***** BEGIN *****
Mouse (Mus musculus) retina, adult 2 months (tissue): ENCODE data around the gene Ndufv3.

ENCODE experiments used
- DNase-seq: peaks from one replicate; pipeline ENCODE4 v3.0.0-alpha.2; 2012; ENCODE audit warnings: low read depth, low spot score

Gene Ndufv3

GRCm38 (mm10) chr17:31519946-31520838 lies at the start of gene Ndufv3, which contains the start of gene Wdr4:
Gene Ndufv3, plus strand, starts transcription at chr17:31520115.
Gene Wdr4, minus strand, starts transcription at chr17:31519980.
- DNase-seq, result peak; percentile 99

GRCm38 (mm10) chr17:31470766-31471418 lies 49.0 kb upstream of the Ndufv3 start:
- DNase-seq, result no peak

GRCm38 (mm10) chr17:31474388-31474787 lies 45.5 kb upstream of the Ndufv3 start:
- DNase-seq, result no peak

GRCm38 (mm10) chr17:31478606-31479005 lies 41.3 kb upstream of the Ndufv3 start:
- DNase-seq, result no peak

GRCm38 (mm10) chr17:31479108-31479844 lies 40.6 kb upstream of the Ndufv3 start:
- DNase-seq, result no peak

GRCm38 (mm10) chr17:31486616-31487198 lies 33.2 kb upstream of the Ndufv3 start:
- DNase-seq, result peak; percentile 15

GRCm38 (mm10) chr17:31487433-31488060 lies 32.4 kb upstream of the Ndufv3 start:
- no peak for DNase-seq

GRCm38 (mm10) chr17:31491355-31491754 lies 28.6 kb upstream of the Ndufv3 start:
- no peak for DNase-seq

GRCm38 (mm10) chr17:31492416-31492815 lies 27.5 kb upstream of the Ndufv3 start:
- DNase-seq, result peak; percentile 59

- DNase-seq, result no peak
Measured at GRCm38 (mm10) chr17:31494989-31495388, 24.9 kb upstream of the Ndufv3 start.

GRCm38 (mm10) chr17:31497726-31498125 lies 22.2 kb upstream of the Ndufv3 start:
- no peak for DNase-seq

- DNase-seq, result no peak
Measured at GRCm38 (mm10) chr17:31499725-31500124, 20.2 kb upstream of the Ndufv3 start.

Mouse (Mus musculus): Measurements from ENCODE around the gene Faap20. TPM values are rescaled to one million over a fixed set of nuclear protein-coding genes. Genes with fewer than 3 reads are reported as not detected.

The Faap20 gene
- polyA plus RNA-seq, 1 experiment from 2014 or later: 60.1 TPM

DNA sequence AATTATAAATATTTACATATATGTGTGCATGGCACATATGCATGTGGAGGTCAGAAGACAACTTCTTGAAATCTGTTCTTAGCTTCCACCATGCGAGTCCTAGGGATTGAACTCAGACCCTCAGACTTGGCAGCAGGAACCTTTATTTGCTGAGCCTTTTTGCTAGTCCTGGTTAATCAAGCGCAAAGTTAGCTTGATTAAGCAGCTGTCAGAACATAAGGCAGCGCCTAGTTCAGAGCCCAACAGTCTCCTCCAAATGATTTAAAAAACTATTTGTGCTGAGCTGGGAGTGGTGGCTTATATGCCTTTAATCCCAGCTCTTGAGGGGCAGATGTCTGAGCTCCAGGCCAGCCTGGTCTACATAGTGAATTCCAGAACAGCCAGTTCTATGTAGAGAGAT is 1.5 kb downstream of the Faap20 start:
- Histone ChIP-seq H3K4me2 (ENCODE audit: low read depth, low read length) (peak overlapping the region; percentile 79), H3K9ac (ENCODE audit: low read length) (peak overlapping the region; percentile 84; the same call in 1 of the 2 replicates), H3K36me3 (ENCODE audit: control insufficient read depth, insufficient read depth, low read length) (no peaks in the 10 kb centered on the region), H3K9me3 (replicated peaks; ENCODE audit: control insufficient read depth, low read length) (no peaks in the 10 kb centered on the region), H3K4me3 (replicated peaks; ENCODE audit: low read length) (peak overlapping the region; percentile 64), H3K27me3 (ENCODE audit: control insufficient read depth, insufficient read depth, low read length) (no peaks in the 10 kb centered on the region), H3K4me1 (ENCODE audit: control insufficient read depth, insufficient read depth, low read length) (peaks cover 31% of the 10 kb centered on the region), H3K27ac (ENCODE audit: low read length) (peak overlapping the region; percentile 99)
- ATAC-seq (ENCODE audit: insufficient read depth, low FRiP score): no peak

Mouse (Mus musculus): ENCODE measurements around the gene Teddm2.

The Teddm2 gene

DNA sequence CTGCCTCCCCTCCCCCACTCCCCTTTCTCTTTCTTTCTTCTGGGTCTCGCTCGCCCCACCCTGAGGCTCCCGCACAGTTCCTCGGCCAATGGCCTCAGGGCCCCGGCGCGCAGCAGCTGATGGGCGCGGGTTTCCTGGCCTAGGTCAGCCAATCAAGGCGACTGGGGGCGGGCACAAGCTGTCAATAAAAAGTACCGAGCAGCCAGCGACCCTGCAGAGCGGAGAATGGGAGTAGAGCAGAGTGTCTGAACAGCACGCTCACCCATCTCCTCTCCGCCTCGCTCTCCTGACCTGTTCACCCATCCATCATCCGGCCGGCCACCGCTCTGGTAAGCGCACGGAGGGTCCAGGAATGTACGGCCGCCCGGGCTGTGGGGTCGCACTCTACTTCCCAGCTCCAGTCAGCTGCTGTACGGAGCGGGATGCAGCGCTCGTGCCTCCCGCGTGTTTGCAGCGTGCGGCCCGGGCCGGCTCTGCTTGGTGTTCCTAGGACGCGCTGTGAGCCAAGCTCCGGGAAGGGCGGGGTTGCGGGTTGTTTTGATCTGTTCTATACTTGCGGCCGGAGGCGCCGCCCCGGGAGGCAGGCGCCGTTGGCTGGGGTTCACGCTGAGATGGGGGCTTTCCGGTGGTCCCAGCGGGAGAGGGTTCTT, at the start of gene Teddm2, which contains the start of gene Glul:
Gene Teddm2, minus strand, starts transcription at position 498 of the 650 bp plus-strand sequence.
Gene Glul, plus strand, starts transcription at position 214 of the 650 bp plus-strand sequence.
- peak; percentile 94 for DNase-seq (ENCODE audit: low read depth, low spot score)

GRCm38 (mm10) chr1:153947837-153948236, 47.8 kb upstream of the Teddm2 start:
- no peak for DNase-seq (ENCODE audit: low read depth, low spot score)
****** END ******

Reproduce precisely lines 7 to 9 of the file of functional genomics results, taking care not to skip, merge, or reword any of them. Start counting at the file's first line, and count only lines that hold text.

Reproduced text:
Gene Wdr4, minus strand, starts transcription at chr17:31519980.
- DNase-seq, result peak; percentile 99

GRCm38 (mm10) chr17:31470766-31471418 lies 49.0 kb upstream of the Ndufv3 start: